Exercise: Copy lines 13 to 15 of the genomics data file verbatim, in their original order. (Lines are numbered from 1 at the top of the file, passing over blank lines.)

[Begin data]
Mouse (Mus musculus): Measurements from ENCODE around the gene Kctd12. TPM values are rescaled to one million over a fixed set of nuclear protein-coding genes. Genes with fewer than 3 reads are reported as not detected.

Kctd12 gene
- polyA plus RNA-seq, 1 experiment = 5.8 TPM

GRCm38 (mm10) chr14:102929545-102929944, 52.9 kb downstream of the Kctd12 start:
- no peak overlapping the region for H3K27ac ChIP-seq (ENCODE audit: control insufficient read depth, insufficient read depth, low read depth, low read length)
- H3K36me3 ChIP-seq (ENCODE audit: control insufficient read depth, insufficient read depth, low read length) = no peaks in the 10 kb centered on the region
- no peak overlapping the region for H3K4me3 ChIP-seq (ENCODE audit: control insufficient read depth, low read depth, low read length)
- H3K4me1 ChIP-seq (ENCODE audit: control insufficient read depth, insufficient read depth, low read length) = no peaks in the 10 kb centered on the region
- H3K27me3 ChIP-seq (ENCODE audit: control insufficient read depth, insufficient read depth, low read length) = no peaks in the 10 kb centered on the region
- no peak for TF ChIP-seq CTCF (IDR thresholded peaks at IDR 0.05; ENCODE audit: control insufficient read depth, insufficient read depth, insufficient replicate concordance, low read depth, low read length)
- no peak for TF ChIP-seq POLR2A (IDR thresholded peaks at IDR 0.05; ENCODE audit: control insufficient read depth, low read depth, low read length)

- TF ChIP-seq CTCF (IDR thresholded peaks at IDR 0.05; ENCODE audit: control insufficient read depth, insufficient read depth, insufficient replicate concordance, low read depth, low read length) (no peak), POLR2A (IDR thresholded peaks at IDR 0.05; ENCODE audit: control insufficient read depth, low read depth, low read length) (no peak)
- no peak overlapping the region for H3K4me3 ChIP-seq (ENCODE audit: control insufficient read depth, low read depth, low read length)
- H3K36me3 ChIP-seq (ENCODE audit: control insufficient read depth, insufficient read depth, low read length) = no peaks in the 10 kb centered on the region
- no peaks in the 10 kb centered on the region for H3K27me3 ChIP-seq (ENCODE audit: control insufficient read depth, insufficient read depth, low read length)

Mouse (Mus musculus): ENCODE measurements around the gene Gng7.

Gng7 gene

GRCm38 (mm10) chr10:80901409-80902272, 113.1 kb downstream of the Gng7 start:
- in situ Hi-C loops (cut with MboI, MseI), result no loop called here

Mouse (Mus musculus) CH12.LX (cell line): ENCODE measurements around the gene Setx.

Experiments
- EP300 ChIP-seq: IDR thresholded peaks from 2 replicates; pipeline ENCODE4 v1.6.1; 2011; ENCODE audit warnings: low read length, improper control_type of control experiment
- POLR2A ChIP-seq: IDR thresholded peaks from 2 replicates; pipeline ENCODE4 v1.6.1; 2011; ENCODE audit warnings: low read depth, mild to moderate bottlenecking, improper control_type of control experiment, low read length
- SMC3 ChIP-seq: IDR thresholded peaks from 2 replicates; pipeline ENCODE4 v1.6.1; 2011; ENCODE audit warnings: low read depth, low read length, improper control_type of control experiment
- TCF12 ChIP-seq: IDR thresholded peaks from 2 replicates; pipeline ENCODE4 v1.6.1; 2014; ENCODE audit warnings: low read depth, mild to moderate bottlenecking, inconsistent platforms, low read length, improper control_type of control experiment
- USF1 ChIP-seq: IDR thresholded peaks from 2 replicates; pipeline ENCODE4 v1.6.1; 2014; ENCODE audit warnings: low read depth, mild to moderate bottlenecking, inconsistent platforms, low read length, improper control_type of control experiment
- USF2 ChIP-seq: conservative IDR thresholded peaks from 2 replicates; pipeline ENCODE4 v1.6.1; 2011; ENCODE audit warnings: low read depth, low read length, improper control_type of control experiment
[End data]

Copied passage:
- no peak overlapping the region for H3K4me3 ChIP-seq (ENCODE audit: control insufficient read depth, low read depth, low read length)
- H3K36me3 ChIP-seq (ENCODE audit: control insufficient read depth, insufficient read depth, low read length) = no peaks in the 10 kb centered on the region
- no peaks in the 10 kb centered on the region for H3K27me3 ChIP-seq (ENCODE audit: control insufficient read depth, insufficient read depth, low read length)